Icons as symbols
A Sofia exhibition presents priceless works by Bulgarian artists
9 February, 2018
There are few places in the world where the icon as a theme or symbol has had as strong an influence on the art of painting as in Bulgaria. Despite the vicissitudes of the country's history and national fate, the icon has remained a part of our lives - in sadness and joy, we pray and humble ourselves before it and this is something that was not lost on artists and their inquisitive nature.
These are the thoughts that the wonderful exhibition The Icon - Symbol and Image in Modern Bulgarian Art at the Sofia City Art Gallery inspires, BGNES reports. Priceless artworks by Bulgarian masters of the brush and the quill from different generations have been arranged in the gallery's space - from Ivan Milev, Ivan Mrkvicka, Georgi Mashev, Georgi Danchev, Pencho Georgiev and Ivan Penkov to Tsanko Lavrenov, Zlatyu Boyadzhiev, Dechko Uzunov, Ilia Beshkov, Liko Yanko, Gancho Karabadzhakov, Doncho Valchev, Atanas Patsev, etc.
For centuries, from the Middle Ages to the National Revival the icon has taken a central place in what painters in Bulgarian lands have produced. The word icon is of Greek origin and literally means “image”. In the early days of Christian art the term was used to denote any depiction of Jesus Christ, the Virgin Mary, a saint or celestial powers. People placed great importance on the icon during the medieval period. With the liberation of Bulgaria from Ottoman rule and the evolution of Bulgarian art, new topics, ideas and visualisation solutions occupied the imagination of Bulgarian artists. The century-old tradition of the religious aspect's dominance in the Middle Ages was interrupted and the secular aspect assumed prominent position. However, the icon never disappeared from art and continued to be featured in the secular pieces as a symbol and an image. Marking the sacred space of a church's interior, it gradually became a source of visualisation solutions and was infused into a new type of imagery. It is also a finishing touch on the credibility of historical compositions and is a mediator in a spiritual dimension.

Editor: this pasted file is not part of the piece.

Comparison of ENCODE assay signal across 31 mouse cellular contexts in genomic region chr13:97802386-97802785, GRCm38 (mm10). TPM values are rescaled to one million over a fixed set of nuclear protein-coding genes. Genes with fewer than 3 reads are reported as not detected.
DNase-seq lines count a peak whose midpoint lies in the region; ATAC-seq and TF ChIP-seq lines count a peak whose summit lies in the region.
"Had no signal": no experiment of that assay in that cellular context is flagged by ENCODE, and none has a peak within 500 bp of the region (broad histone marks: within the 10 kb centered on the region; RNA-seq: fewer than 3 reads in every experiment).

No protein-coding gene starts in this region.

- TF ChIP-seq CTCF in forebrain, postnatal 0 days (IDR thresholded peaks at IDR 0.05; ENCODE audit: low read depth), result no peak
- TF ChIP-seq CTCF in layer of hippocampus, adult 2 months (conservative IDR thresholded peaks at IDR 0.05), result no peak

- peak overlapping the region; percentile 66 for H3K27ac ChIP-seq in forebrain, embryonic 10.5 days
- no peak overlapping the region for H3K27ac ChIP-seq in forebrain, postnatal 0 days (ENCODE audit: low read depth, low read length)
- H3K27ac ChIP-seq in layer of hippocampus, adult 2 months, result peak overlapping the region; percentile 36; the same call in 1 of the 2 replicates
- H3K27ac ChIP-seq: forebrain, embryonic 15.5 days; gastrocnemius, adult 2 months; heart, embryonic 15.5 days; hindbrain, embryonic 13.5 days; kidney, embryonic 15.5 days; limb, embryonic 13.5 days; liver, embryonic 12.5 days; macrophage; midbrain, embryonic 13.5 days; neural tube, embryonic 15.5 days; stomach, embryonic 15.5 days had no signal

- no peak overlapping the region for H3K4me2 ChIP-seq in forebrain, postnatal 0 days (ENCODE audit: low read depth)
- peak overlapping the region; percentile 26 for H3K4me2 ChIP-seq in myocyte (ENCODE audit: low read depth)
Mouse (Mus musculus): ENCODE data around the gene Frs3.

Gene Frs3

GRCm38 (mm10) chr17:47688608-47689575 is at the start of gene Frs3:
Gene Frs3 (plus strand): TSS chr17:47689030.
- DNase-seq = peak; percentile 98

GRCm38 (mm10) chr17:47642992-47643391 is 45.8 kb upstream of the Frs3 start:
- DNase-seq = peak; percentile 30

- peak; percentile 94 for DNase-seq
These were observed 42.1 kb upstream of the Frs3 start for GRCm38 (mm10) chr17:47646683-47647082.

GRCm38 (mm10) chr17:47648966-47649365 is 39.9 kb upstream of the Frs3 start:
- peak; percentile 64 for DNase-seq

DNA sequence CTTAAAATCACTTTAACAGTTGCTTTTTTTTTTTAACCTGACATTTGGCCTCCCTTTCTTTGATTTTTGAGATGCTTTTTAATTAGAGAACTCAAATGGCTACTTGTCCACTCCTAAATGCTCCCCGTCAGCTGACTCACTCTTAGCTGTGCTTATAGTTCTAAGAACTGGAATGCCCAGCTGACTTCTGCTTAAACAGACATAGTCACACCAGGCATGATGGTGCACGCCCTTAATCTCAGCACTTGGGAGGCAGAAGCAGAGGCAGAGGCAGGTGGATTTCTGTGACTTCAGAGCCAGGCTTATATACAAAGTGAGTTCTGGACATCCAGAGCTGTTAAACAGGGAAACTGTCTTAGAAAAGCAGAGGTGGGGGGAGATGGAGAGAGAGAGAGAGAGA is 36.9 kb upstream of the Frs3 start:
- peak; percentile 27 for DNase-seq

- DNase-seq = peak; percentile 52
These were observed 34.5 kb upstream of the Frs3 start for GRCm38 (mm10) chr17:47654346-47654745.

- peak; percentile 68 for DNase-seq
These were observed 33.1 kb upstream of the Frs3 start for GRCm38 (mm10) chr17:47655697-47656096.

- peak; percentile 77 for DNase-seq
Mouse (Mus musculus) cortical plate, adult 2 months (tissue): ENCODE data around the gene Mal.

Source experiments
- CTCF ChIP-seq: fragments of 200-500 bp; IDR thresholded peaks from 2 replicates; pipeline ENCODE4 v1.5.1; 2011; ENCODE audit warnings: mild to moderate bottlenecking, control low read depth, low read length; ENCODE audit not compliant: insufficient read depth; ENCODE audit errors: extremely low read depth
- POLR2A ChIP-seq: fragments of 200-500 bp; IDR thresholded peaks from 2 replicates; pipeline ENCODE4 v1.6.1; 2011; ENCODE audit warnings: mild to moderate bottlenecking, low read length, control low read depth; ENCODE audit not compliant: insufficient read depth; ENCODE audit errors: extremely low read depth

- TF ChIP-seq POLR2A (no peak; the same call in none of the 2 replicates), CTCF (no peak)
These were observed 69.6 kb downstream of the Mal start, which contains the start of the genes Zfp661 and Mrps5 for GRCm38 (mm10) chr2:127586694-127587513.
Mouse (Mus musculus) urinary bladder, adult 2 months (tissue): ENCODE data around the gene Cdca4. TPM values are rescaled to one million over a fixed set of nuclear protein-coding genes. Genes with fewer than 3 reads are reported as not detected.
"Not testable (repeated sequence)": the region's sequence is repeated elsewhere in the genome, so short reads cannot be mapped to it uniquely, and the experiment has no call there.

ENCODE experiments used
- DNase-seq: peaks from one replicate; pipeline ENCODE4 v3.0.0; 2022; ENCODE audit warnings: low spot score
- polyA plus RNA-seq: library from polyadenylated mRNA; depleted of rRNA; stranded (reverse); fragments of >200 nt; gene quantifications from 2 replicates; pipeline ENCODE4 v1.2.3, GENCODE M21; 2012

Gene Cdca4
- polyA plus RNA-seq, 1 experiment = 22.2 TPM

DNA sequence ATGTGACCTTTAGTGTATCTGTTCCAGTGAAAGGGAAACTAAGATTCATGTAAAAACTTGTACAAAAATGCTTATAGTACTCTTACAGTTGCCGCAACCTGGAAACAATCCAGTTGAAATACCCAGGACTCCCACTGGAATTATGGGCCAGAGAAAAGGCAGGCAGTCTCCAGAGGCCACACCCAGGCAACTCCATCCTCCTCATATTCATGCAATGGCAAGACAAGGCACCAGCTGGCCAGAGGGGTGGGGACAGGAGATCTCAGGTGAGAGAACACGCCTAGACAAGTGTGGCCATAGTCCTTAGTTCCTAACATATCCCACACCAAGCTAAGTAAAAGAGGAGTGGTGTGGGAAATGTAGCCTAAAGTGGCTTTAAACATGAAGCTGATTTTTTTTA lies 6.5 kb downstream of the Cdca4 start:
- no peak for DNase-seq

The exhibition in the Sofia City Art Gallery is a masterfully executed vision of the organisers because it shines the spotlight on age-old Bulgarian symbols such as the icon, the Orthodox church, faith, and the resilient Bulgarian spirit that shaped the qualities Bulgarians relied on to survive and come out with dignity on the other side of dramatic periods in their history.